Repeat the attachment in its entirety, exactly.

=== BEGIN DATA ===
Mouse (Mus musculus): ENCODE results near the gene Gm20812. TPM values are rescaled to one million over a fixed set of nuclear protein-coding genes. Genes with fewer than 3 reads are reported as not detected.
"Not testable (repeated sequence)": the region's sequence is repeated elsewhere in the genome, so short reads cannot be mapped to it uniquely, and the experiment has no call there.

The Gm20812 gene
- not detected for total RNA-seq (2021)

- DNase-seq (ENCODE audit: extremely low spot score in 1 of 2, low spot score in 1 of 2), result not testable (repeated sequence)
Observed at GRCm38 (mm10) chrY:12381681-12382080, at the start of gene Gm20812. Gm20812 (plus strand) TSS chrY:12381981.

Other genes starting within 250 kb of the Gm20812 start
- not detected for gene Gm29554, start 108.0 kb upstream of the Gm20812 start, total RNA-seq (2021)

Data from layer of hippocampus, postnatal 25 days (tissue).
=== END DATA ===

Mouse (Mus musculus): ENCODE results near the gene Gm20812. TPM values are rescaled to one million over a fixed set of nuclear protein-coding genes. Genes with fewer than 3 reads are reported as not detected.
"Not testable (repeated sequence)": the region's sequence is repeated elsewhere in the genome, so short reads cannot be mapped to it uniquely, and the experiment has no call there.

The Gm20812 gene
- not detected for total RNA-seq (2021)

- DNase-seq (ENCODE audit: extremely low spot score in 1 of 2, low spot score in 1 of 2), result not testable (repeated sequence)
Observed at GRCm38 (mm10) chrY:12381681-12382080, at the start of gene Gm20812. Gm20812 (plus strand) TSS chrY:12381981.

Other genes starting within 250 kb of the Gm20812 start
- not detected for gene Gm29554, start 108.0 kb upstream of the Gm20812 start, total RNA-seq (2021)

Data from layer of hippocampus, postnatal 25 days (tissue).